Getting trust right is critical to commerce and economic growth. Evidence from behavioral economics can help guide the way.
Emerging insights on “temporal contagion” explain the unusual contours of limited-edition markets.
The BIAS project completed 15 randomized controlled trials of behavioral interventions in child care, child support, and work support programs. This article summarizes the “SIMPLER” framework of behavioral concepts and shares examples of how these concepts were used in BIAS interventions.
Even with increased access to reproductive health and family planning services, girls and women in developing countries can face behavioral barriers that prevent them from achieving their desired reproductive health outcomes. We use innovations from BE be to design research interventions; with the goal to inform effective FP/RH programming.
A variety of case studies demonstrate the powerful combination of data science and behavioral science. Perhaps the health insurance market can benefit as well.
Part 1 of 2: Why don't people donate a lot more to charity? By Pete Dyson Despite the UK’s high position on the World Giving Index in 4th place, each year 30% of people engage in no charitable giving whatsoever. Each month the typical donation is just fourteen pounds and the richest 10% of households actually [...]
By Michael Ryan Economists have historically been enamored with Market Theory and Equilibrium. The notion that “The Market” tends towards a stable state has been more panacea than an effective tool for explaining many facets of our economy. The classical focus on markets and some invisible hand ignores human behavior, profits, debt and financial health [...]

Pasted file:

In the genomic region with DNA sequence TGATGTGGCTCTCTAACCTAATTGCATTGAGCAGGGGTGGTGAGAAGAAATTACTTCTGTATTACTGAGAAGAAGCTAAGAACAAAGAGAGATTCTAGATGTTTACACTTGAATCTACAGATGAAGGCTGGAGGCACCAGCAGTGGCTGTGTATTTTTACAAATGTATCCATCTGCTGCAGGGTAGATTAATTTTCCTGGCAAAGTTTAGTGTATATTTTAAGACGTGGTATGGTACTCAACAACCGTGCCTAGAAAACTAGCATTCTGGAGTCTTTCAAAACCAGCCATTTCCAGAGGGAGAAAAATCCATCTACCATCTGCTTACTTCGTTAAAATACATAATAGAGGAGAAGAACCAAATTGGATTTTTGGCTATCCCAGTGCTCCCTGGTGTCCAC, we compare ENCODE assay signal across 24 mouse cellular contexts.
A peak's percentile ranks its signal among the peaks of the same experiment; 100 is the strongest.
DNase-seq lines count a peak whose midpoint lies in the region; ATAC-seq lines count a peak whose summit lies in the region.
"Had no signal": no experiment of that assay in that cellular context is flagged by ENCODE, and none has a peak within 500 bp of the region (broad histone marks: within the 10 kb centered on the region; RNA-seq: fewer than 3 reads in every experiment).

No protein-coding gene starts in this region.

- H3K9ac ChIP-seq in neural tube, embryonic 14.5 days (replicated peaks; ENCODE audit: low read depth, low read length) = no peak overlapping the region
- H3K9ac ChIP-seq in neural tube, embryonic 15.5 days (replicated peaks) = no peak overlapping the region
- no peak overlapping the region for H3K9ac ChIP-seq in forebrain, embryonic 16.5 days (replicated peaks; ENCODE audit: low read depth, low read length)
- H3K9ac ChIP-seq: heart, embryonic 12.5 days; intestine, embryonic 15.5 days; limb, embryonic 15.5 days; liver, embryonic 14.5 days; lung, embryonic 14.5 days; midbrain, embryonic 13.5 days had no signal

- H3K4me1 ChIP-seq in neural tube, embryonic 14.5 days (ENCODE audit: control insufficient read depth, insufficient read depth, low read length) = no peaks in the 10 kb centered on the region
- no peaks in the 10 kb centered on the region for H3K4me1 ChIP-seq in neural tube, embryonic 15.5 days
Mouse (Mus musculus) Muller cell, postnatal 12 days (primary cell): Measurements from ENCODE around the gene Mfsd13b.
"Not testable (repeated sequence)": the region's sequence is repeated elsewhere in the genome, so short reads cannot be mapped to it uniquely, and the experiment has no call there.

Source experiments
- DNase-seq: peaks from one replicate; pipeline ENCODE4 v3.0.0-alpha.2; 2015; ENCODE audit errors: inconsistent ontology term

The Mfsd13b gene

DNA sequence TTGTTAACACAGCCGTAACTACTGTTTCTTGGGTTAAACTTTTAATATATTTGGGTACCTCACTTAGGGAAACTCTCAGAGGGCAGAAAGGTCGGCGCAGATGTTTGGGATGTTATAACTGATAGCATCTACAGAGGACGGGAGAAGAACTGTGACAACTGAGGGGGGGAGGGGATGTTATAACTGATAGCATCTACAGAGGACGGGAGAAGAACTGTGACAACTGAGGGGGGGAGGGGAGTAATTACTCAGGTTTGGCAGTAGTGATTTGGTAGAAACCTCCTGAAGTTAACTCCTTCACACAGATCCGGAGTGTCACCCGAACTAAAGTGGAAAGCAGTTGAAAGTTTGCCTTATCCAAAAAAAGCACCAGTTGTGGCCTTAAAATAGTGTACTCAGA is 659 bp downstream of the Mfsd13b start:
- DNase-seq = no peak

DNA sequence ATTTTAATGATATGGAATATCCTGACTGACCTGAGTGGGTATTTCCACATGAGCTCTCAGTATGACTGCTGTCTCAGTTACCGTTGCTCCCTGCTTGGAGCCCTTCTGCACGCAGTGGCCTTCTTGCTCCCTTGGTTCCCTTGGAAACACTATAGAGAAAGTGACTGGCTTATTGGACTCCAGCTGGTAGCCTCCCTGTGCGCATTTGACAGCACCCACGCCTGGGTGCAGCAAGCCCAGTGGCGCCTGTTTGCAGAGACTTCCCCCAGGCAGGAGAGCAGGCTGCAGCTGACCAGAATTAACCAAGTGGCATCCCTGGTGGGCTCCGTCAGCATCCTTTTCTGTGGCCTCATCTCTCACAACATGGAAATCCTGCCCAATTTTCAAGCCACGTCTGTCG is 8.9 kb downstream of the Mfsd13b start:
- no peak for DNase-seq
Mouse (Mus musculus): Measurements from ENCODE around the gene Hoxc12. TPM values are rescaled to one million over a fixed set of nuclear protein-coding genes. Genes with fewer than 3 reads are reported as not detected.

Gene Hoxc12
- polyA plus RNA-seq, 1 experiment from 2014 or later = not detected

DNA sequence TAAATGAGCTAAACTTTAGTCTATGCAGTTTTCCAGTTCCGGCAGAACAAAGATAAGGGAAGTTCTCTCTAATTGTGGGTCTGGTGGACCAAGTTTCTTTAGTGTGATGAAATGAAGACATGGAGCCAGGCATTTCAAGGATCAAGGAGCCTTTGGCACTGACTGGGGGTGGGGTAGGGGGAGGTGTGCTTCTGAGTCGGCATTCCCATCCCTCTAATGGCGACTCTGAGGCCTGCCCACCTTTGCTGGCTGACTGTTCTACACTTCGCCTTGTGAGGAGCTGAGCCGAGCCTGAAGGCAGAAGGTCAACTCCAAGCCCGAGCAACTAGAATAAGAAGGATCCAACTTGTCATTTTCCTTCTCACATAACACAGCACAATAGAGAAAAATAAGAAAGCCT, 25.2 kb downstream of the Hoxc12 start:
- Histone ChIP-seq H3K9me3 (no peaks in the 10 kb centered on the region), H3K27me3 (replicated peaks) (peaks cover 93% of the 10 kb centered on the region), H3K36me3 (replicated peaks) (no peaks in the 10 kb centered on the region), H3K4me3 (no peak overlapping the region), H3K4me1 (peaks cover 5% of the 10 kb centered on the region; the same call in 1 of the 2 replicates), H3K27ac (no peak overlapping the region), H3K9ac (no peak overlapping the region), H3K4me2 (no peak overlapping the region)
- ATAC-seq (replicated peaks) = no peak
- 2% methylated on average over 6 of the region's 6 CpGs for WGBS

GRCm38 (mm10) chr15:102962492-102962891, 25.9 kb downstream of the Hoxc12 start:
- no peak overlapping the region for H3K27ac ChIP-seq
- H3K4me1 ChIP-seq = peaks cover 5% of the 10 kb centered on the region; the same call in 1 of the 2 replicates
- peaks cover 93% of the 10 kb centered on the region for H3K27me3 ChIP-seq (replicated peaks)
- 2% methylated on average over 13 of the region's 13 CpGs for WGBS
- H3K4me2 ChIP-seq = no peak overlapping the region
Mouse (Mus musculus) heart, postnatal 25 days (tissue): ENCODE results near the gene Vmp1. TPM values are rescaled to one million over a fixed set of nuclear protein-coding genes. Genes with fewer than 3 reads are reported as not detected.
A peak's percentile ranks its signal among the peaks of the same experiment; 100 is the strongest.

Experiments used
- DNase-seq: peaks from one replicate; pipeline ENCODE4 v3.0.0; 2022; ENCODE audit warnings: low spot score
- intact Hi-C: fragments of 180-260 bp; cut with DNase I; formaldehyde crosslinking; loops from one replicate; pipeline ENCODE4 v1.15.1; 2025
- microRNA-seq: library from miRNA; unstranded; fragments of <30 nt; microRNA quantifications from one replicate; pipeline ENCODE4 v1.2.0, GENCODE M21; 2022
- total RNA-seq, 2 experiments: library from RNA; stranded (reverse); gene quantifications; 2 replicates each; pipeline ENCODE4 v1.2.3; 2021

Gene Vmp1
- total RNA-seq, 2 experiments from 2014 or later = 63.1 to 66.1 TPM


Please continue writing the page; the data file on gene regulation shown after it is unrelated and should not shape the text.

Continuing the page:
By Julian Jamison One of the World Bank’s flagship publications is the World Development Report, which highlights a different policy-relevant topic every year – often paving the way for novel work on that topic. The latest (2015) report, entitled “Mind, Society, and Behavior” and co-directed by Karla Hoff and Varun Gauri, focused on using [...]
Behavioural science has contributed much to the understanding of decision-making in the last few decades. We now understand how heuristics and biases can influence our thinking, perceptions, choices and behaviour. Yet, many of the frequently cited studies from behavioural science have been conducted on students, typically in their early twenties. Consequently, people often ask whether these findings still hold in other generations: Does our decision making process differ as we get older? Do we become more or less ‘rational’? And if minds do differ, how does the 20 year old mind differ to the 70 or 80 year old mind?
On 15th September 2015, President Obama issued an executive order mandating US government agencies employ behavioural insights to enhance their work (read a White House-authored Fact Sheet on the order). On the face of it, this is an unqualified good for behavioural science. Yet Presidential Terms are short, and the current one has only a year to run. Whether such an executive order will have the impact it should will depend on commentary and promises made in the febrile atmosphere of a US election. Political support is valuable, but political polarisation can mean bureaucratic paralysis. This post takes a brief glance at bureaucratic success in the US, EU, UN and UK.